The precise relation between depression and suicide isn’t always easy to determine. Though the link may seem obvious on the surface, depressed people don’t always take their own lives. How exactly do the dots get connected between feelings of depression and serious suicidal thoughts? Here are some of the key factors:
- Catastrophizing. A depressed person has a strong proclivity for making mountains out of molehills. He dwells on negative thoughts, views the slightest problem as a potential disaster, and finds reasons to abandon hope in the smallest details of life. The heavier this burden of fear and anxiety becomes, the greater is his inclination to escape by putting an end to it all.
- Isolation. Depressed people tend to withdraw. When your daughter is left alone with her own morbid thoughts, she loses the capacity to think about anything but her own misery. Eventually her outlook narrows to the point where she can no longer imagine how a self-harming or self-destructive act on her part might impact the feelings of others.
- Lowered resistance to negative input. People in groups—especially young people—have the tendency to encourage one another to take greater risks. There’s no denying that adolescent suicide is on the rise, and the idea that everybody’s doing it can play a significant role in motivating depressed teens to entertain suicidal thoughts.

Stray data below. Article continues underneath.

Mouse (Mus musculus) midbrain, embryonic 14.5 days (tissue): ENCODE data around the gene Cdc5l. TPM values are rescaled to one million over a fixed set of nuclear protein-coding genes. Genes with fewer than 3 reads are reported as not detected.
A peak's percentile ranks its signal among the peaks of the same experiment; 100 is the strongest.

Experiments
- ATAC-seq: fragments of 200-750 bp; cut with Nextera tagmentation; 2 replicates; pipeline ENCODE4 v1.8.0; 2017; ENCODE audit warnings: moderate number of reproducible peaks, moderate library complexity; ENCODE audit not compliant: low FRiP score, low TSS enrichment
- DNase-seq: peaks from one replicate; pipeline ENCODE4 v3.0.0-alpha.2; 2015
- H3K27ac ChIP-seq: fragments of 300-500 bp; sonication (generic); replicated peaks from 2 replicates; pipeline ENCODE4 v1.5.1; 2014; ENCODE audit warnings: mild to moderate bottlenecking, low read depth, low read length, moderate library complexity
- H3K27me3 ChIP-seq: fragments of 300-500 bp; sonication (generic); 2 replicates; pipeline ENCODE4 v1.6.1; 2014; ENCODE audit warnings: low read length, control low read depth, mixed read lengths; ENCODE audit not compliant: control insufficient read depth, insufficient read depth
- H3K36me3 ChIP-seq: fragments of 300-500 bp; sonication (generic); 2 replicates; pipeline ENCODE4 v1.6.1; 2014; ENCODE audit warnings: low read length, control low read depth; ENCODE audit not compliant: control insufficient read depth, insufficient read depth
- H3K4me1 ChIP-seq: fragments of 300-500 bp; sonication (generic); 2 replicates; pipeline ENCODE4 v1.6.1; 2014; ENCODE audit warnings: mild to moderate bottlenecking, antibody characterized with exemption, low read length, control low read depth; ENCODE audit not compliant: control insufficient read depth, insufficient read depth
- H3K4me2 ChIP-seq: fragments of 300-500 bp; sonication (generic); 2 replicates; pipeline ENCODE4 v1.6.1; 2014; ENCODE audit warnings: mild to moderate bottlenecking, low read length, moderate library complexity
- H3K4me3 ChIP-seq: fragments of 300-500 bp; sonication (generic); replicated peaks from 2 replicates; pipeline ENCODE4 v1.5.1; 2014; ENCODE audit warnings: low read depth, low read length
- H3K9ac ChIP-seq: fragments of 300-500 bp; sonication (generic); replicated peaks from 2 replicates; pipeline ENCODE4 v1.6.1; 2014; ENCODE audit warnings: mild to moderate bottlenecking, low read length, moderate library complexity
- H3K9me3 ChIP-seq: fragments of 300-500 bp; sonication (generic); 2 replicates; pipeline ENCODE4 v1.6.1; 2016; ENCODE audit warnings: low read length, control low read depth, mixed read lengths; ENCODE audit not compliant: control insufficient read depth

- Altered perception. When you’re down, the world looks different. You see everything through the lens of your own self-loathing. It becomes easy to perceive hostility and rejection at every turn. The idea that “Nobody loves me, and everybody hates me” is common in suicidal thinking.
- Psychosis. When pushed to the limit, altered perception can precipitate a complete break with reality. This state of mind is what psychologists and psychiatrists refer to as psychosis. Once an individual crosses that line, there’s no telling what he might do.